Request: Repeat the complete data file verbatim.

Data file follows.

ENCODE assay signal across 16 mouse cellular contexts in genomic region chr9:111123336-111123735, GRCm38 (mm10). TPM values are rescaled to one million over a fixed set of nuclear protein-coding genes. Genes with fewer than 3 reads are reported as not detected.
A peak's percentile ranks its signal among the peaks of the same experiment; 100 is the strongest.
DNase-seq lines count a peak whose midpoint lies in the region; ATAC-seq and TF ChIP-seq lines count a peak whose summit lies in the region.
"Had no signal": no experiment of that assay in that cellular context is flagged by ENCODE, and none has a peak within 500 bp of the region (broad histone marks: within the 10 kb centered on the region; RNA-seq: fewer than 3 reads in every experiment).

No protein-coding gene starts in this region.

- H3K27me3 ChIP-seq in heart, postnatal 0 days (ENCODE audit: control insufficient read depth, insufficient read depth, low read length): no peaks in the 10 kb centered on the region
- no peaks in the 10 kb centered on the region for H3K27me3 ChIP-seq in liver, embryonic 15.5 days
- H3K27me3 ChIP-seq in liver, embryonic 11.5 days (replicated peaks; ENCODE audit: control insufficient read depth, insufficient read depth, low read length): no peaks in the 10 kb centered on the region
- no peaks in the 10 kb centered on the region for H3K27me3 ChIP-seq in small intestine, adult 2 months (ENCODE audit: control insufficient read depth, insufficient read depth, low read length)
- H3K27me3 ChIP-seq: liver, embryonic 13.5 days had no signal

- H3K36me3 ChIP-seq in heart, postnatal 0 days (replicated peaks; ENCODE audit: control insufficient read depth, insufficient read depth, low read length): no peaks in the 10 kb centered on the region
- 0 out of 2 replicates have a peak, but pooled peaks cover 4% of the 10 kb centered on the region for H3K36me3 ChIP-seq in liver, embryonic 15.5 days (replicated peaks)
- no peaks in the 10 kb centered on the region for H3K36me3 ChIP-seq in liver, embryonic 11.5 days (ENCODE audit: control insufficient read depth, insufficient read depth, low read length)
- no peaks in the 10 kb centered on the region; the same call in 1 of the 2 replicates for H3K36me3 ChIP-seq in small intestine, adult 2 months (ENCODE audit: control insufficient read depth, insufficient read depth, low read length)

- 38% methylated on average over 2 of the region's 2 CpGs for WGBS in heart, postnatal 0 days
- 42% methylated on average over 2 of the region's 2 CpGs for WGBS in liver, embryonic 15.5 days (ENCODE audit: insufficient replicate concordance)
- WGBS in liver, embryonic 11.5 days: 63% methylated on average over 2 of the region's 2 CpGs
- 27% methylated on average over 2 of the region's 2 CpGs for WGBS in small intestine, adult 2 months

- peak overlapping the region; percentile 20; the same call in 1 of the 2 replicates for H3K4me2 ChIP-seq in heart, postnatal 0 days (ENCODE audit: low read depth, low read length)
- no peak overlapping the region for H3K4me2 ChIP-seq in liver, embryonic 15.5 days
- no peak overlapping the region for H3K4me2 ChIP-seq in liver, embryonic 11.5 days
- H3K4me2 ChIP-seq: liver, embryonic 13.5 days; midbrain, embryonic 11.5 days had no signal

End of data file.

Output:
ENCODE assay signal across 16 mouse cellular contexts in genomic region chr9:111123336-111123735, GRCm38 (mm10). TPM values are rescaled to one million over a fixed set of nuclear protein-coding genes. Genes with fewer than 3 reads are reported as not detected.
A peak's percentile ranks its signal among the peaks of the same experiment; 100 is the strongest.
DNase-seq lines count a peak whose midpoint lies in the region; ATAC-seq and TF ChIP-seq lines count a peak whose summit lies in the region.
"Had no signal": no experiment of that assay in that cellular context is flagged by ENCODE, and none has a peak within 500 bp of the region (broad histone marks: within the 10 kb centered on the region; RNA-seq: fewer than 3 reads in every experiment).

No protein-coding gene starts in this region.

- H3K27me3 ChIP-seq in heart, postnatal 0 days (ENCODE audit: control insufficient read depth, insufficient read depth, low read length): no peaks in the 10 kb centered on the region
- no peaks in the 10 kb centered on the region for H3K27me3 ChIP-seq in liver, embryonic 15.5 days
- H3K27me3 ChIP-seq in liver, embryonic 11.5 days (replicated peaks; ENCODE audit: control insufficient read depth, insufficient read depth, low read length): no peaks in the 10 kb centered on the region
- no peaks in the 10 kb centered on the region for H3K27me3 ChIP-seq in small intestine, adult 2 months (ENCODE audit: control insufficient read depth, insufficient read depth, low read length)
- H3K27me3 ChIP-seq: liver, embryonic 13.5 days had no signal

- H3K36me3 ChIP-seq in heart, postnatal 0 days (replicated peaks; ENCODE audit: control insufficient read depth, insufficient read depth, low read length): no peaks in the 10 kb centered on the region
- 0 out of 2 replicates have a peak, but pooled peaks cover 4% of the 10 kb centered on the region for H3K36me3 ChIP-seq in liver, embryonic 15.5 days (replicated peaks)
- no peaks in the 10 kb centered on the region for H3K36me3 ChIP-seq in liver, embryonic 11.5 days (ENCODE audit: control insufficient read depth, insufficient read depth, low read length)
- no peaks in the 10 kb centered on the region; the same call in 1 of the 2 replicates for H3K36me3 ChIP-seq in small intestine, adult 2 months (ENCODE audit: control insufficient read depth, insufficient read depth, low read length)

- 38% methylated on average over 2 of the region's 2 CpGs for WGBS in heart, postnatal 0 days
- 42% methylated on average over 2 of the region's 2 CpGs for WGBS in liver, embryonic 15.5 days (ENCODE audit: insufficient replicate concordance)
- WGBS in liver, embryonic 11.5 days: 63% methylated on average over 2 of the region's 2 CpGs
- 27% methylated on average over 2 of the region's 2 CpGs for WGBS in small intestine, adult 2 months

- peak overlapping the region; percentile 20; the same call in 1 of the 2 replicates for H3K4me2 ChIP-seq in heart, postnatal 0 days (ENCODE audit: low read depth, low read length)
- no peak overlapping the region for H3K4me2 ChIP-seq in liver, embryonic 15.5 days
- no peak overlapping the region for H3K4me2 ChIP-seq in liver, embryonic 11.5 days
- H3K4me2 ChIP-seq: liver, embryonic 13.5 days; midbrain, embryonic 11.5 days had no signal